FOC/US (Felix Park)
Felix Park's FOC/US is one of those odd little games you can only really call "an experience", because anything else feels either restrictive or flat-out inaccurate. It takes place in a single small room, and all you're told is that you had a strange dream. Use [WASD] to walk around, and the mouse to look and interact... and hey, maybe you should see about snagging that camera off the table. Once you do, you'll be able to zoom in on things with [E] and zoom back out with [Q] (press [R] to quickly reset your view). You'll be surprised with what you can find... and you might want to start with that odd blue dot where your camera was resting. All you need to do to play is to follow the directions you're given to find each tiny little secret, one to the next, and listen to what you find. Some of it might be weird. Silly. Even a little uncomfortable. But that's what happens when you put things under a microscope... or, I guess in this instance, a really good camera lens.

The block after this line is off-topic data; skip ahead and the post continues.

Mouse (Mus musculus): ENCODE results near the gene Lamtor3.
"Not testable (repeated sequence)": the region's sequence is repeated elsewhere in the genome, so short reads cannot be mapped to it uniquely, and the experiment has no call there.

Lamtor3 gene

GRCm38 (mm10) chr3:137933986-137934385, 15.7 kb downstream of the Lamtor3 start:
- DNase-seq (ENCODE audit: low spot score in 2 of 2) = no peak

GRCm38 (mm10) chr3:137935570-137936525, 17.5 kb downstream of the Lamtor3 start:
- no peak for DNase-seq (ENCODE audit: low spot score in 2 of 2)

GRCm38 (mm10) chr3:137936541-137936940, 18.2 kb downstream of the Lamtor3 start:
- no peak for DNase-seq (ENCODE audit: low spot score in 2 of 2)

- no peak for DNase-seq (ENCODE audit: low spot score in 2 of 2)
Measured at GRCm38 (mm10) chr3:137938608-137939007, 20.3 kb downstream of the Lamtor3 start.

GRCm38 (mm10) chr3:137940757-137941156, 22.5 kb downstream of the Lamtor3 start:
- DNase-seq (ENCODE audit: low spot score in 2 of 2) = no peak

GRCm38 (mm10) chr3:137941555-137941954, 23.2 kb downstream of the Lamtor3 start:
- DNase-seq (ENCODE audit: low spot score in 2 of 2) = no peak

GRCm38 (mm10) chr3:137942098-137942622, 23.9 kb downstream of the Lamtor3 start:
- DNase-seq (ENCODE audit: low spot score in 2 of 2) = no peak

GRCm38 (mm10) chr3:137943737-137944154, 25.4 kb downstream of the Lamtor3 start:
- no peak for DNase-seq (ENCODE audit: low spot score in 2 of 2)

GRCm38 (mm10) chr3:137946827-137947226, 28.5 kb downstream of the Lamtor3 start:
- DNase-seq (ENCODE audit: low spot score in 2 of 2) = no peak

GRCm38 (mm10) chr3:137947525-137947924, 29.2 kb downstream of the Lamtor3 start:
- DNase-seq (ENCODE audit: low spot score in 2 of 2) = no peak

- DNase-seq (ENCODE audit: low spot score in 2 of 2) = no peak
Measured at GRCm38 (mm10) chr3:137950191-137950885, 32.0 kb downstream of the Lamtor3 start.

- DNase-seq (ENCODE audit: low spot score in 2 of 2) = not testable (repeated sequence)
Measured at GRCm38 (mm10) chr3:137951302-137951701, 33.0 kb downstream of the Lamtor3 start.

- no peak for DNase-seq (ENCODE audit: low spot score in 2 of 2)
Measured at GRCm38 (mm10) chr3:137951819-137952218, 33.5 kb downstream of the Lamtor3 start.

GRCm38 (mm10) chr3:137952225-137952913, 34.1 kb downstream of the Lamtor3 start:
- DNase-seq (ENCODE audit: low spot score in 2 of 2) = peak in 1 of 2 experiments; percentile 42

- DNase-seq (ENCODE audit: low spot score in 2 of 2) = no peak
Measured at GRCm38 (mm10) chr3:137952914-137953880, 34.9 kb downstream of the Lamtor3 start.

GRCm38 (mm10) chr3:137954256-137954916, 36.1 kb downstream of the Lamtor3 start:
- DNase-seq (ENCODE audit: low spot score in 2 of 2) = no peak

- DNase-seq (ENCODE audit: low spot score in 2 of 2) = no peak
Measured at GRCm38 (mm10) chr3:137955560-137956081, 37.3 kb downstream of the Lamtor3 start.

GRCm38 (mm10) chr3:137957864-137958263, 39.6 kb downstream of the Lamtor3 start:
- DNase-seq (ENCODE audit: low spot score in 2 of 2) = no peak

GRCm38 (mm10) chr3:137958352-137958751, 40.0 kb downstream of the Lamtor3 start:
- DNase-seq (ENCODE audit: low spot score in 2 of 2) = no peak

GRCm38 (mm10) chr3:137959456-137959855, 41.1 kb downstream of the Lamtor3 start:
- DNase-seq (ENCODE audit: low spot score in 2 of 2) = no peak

The game's biggest flaw might simply be that its navigation feels a little awkward... not movement so much as how narrow your focus is when you're zoomed in, which makes finding some of those itty-bitty specks when you're only given vague directions and won't show up until you're right on top of them a bit of a chore. But where it succeeds is in creating an experience that feels at once both intimate and personal, as well as easy to relate to no matter who you are. FOC/US showcases all those weird little quirks that make us up, the embarrassing stuff and the mundane, from navel gazing to anxiety to, well... ranting on the internet. It's the things we don't want to admit we do or worry about, the stuff that we let isolate and paralyze us. I was surprised at how much of myself I recognised in it, and to me, that's the mark of a good piece of art, whether it resonates with everyone else or just a few people. It's a short and arguably simple game, almost more of an interactive art piece, but Felix still manages to make it engrossing and atmospheric nonetheless, and it lasts just as long as it needs to.